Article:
The Resilient Parent


Most of us who have flown anywhere will recognize this -“If you have  a child or person next to you who requires assistance please ensure you place the oxygen mask on yourself first…..”.

As a parent this goes against instinct. It also goes against commonly held societal expectations in many families and cultures. We give up a lot for our kids and if it came to it – we would give up our lives.

Of course there is an essential need for the instructions above. If you pass out for lack of oxygen, you are no help to your child at all.

The quality of our parenting is directly connected to the quality of our well being. A tired, ill, stressed or gloomy parent is in danger of producing tired, ill, stressed or gloomy parenting decisions and attitudes. In contrast a parent who feels energetic, healthy, calm and happy is more likely to reflect this in their day to day relationship, attitude and decisions with their children.

Exhausted and at the end of your rope, you walk in at the end of an overloaded work day to discover your 10 year old has been stood down from school. Frazzled and frustrated from a day at home with 2 kids under 5, endless piles of washing and no adult company, the final straw is when you discover your 2 year old got into your make-up. Juggling bags of groceries you realise you forgot to collect your prescription at the chemist but only have 20 minutes to get the tea ready – you choose the tea over your prescription and get no sleep that night.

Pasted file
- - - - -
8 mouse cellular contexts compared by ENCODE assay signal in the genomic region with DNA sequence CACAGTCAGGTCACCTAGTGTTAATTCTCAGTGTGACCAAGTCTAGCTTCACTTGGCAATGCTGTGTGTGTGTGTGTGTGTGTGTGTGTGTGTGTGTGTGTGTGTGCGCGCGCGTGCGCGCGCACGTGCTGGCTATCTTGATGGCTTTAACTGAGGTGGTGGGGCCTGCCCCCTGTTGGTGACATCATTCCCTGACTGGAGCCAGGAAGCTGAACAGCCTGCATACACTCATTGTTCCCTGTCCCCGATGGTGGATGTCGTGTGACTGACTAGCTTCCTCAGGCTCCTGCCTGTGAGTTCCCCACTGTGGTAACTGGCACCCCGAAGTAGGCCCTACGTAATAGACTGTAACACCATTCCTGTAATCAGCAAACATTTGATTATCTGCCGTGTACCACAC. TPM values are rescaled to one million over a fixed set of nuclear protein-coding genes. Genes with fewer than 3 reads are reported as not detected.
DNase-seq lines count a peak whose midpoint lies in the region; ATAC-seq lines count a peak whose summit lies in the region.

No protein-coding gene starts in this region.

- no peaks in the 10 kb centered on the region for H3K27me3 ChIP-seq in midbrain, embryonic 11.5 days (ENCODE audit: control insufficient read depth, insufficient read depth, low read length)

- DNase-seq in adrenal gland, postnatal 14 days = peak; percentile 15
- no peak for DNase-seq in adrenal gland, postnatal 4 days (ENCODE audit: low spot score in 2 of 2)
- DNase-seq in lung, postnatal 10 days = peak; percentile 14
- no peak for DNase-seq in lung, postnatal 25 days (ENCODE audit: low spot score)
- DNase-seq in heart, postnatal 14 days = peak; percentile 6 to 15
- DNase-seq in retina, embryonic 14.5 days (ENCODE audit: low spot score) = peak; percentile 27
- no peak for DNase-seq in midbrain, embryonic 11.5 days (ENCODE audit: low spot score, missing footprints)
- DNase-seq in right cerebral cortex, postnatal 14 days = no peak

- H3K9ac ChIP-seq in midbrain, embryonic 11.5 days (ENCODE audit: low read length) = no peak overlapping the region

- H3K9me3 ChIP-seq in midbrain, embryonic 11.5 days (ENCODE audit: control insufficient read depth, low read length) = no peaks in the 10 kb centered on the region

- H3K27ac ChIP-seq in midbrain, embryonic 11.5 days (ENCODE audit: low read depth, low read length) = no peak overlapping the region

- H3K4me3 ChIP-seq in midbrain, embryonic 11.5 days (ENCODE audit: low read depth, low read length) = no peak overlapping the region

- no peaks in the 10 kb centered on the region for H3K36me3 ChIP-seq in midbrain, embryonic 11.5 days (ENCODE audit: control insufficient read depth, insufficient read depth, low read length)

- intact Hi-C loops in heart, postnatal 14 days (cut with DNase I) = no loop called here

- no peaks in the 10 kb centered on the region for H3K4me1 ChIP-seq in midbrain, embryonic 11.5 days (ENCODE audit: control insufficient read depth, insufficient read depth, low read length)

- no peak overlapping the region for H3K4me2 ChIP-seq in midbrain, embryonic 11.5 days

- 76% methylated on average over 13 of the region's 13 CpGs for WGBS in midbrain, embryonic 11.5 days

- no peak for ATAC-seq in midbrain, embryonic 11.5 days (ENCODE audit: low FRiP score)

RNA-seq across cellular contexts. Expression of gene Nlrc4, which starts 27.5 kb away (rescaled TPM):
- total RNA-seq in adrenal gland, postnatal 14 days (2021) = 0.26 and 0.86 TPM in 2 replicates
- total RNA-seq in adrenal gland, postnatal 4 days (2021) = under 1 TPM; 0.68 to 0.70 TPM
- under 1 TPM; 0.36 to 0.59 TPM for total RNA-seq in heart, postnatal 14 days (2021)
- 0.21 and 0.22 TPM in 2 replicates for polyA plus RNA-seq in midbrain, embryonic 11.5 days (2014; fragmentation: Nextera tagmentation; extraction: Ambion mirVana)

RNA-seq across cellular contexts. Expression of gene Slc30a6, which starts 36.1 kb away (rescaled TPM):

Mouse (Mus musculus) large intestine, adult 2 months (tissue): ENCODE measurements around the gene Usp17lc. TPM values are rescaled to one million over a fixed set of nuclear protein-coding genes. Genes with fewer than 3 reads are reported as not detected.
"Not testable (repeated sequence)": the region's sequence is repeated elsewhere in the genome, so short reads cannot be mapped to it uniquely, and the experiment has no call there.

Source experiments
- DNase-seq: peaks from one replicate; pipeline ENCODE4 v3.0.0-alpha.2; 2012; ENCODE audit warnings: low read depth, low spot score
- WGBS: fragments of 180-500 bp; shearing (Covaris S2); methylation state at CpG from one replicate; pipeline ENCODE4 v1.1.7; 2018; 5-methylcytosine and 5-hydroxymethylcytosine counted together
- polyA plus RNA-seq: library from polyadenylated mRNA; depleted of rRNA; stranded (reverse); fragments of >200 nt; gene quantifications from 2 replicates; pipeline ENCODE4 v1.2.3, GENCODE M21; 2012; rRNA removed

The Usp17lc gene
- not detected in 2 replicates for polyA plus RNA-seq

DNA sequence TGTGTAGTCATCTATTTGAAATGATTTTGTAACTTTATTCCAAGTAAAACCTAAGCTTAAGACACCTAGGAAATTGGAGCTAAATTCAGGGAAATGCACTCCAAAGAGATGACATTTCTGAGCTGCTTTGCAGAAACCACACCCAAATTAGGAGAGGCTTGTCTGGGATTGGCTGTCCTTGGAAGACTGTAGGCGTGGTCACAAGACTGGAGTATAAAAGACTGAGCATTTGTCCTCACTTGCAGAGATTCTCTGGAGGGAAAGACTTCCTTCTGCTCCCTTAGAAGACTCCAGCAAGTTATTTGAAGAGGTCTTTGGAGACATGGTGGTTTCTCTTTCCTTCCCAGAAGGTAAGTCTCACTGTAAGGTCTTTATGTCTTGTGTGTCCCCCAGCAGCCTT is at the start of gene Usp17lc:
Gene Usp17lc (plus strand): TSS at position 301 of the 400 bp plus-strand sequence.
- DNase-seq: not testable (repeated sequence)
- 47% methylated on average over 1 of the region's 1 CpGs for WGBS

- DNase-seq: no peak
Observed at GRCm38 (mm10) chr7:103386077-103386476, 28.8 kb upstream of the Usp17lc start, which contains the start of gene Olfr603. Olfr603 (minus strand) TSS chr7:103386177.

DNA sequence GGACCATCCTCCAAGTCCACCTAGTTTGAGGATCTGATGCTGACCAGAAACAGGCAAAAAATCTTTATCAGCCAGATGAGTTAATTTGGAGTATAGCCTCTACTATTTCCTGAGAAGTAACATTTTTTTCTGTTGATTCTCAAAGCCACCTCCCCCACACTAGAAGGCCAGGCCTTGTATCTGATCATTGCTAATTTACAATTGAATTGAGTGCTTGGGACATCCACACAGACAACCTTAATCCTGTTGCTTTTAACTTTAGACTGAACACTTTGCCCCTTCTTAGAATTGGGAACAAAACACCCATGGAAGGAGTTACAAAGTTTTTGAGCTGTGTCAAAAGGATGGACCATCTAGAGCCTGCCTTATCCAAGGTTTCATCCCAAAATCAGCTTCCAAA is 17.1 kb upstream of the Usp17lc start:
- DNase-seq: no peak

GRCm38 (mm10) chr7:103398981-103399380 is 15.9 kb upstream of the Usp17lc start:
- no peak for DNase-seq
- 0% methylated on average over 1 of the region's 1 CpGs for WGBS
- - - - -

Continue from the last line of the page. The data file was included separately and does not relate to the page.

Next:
Life happens. The best we can do is, well…. the best we can do. A wise person once said to me (with regard to decisions I had made as a parent) “You can only do the best you can , with the information and knowledge you have at the time”. This is true. It is also true that at the times I believe I could have done better, there would have been something impacting on me. Something life threw at me – or something I threw at myself.

If we as parents take care of our own needs first, we are wisely parenting. We must take what we need in order to give what we would like. Eat well. Get some exercise. Feed your mind. Feed the part of you that isn’t a ‘parent’. Fill your emotional tank. Get some quiet, some fun and some interaction with peers. Choose commitments well. Paint. Dance. Take a drive. Fill up so you have something to give out. It’s not good enough to say “I’m too busy for me”. It’s not good enough because if your kids indeed come first, they deserve the best you can give.

We  ‘choose’  consciously and unconsciously in every moment of every day. We choose to stay in jobs, relationships, courses or clubs – or we choose to stay out of them. We choose to work through lunch or let friends slip to the bottom of our to do lists. What we don’t always realise is that a ‘selfish’  5 minutes in the garden or lunch with a friend may be just enough fuel to take us through the next parenting moment in our day more joyfully, calmly, gratefully or sanely than if we had never made those choices at all.


This article was originally written for The Guardian Newspaper and Parentline.

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